Wow, it’s been a really long time since I wrote an entry here, so I guess I should start by quickly reviewing the last month or so…basically I’ve been pretty busy at work, especially as the high season is starting to roll around, meaning that we’ve had more and more bookings to deal with. That, combined with the essay work I’ve been doing, has meant that this blog has been in the back of my mind a little, but I’ve got a little time now so I thought I’d dedicate this entry to some great, cheap things to do here in Marseille.
Les Iles Friouls – these are two small islands just off the coast of Marseille, made up of If, the smallest island, where you can visit the castle that is mentioned in Alexan
dre Dumas’ “The Count of Monte Cristo”. If was mainly used as a prison island for a select few rich nobles, but did also at one point house a rhinoceros, after the ship transporting it from Africa to Paris was forced to land on the island in bad weather. Sadly, things didn’t end so well for the rhino – a few years later, the transport ship taking it to Rome as a gift for the Pope sank, so there’s a fun story for you. The other island is technically two small ones joined together by a man made tidal barrier, but they are absolutely beautiful. As both are part of the main national park, their environment is highly protected. There are no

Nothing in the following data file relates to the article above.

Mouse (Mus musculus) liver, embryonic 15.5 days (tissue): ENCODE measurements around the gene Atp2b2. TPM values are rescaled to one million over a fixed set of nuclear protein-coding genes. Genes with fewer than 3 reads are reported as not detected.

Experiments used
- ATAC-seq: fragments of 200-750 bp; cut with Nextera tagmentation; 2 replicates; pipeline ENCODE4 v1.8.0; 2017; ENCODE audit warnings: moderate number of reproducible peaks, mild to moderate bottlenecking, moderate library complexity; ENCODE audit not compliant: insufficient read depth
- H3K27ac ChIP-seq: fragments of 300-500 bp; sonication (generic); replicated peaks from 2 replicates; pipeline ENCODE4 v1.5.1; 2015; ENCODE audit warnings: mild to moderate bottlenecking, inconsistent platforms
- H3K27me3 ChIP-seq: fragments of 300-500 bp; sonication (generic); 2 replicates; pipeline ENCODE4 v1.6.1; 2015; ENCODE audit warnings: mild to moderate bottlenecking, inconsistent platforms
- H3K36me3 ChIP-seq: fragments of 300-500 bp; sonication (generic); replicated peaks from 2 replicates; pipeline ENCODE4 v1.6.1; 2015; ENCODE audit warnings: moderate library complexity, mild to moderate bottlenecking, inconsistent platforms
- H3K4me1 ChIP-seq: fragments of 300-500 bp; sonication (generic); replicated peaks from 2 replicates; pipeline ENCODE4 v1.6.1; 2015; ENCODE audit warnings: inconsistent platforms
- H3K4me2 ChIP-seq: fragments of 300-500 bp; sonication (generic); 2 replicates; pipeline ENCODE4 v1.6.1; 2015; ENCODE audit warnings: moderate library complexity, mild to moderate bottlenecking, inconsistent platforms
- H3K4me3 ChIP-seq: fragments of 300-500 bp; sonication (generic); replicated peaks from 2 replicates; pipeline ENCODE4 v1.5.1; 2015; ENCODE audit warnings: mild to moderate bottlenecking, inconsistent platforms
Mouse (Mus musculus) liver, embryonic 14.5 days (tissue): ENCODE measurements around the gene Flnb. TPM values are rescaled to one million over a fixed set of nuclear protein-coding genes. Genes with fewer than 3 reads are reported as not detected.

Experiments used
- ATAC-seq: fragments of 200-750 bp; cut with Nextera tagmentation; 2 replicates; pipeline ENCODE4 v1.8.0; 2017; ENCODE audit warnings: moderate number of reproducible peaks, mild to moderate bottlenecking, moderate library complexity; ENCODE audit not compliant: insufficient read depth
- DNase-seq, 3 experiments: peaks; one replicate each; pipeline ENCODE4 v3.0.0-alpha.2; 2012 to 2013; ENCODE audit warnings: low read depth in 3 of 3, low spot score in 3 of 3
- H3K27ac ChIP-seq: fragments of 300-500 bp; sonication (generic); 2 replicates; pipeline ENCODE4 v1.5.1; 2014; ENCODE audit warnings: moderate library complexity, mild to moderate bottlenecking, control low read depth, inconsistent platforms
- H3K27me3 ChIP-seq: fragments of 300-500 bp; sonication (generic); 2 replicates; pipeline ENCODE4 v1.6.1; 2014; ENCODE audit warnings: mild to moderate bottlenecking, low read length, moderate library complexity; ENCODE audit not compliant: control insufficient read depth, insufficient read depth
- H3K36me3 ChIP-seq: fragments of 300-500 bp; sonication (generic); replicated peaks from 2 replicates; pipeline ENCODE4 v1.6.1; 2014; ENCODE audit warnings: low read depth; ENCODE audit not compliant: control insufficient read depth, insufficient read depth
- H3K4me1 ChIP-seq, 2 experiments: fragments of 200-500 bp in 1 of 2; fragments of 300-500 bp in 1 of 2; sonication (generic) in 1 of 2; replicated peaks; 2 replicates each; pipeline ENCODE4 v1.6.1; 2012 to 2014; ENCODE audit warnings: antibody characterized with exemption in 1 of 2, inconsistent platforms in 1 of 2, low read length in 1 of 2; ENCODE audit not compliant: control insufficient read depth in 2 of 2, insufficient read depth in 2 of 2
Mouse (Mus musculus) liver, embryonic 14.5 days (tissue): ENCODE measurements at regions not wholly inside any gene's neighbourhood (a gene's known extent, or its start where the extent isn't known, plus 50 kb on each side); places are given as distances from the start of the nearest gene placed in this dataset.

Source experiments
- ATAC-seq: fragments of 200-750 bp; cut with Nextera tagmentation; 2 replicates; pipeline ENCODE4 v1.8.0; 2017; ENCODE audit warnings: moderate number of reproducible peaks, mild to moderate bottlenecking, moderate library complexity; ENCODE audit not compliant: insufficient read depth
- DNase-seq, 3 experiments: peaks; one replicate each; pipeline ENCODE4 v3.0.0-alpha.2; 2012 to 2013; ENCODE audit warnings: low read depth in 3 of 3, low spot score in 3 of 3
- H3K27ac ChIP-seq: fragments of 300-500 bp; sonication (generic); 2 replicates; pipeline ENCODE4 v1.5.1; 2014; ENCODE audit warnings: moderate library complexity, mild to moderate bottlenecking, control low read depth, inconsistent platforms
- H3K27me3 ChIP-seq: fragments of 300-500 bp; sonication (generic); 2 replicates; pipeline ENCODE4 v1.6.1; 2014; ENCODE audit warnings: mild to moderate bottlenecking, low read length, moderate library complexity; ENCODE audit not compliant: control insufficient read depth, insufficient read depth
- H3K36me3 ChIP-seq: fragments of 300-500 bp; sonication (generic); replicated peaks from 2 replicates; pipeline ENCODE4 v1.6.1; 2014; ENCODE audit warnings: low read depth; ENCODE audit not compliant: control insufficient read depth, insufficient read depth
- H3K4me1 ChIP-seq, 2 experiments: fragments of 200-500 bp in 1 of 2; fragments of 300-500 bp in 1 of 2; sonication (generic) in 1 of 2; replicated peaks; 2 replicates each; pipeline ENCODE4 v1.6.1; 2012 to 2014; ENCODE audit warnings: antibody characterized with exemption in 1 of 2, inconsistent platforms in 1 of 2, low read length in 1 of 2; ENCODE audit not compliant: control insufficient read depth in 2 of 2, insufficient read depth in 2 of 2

cars on either island in order to preserve the various birds and varieties of plants that live there. Most importantly,
though, the islands offer stunning secluded beaches and inlets and the views back to the mainland are amazing. I definitely recommend a visit, as you can see most of the islands in an afternoon and tickets for the small ferry out to both If and the two larger islands are pretty reasonably priced, with a return ticket costing around 16 euros a head. OK maybe not that cheap, but for what you’ll see definitely worth it.
Le Parc National des Calanques – The other amazing (and cheap) place that you need to visit in Marseille is the Parc National des Calanques. The Calanques are essentially the huge white cliffs that run along the coastline to the
east of the city, and form an incredibly beautiful and awe-inspiring area. All the paths in the park are pretty clearly marked, and although I did lose my bearings at one point due to some dodgy signing, it’s pretty easy to navigate around. The views from the top of the Calanque de Morgiou are just something else, and even if you’re not a serious
hiker, you should still find most of the paths easy enough. The paths down the slopes are also worth a look, as they lead down to some of the most beautiful inlets and bays I’ve ever seen anywhere, most of which would look more at home in the Caribbean than just outside of France’s second city. And the best part about this? It’ll only cost you 8 euros for a return bus ticket to visit all this. If that’s not a great deal, I don’t know what is.
I’m really looking forward to going back to both these places, and as the prices are so reasonable for what you get, I can see myself spending quite a few of my days off there during the summer.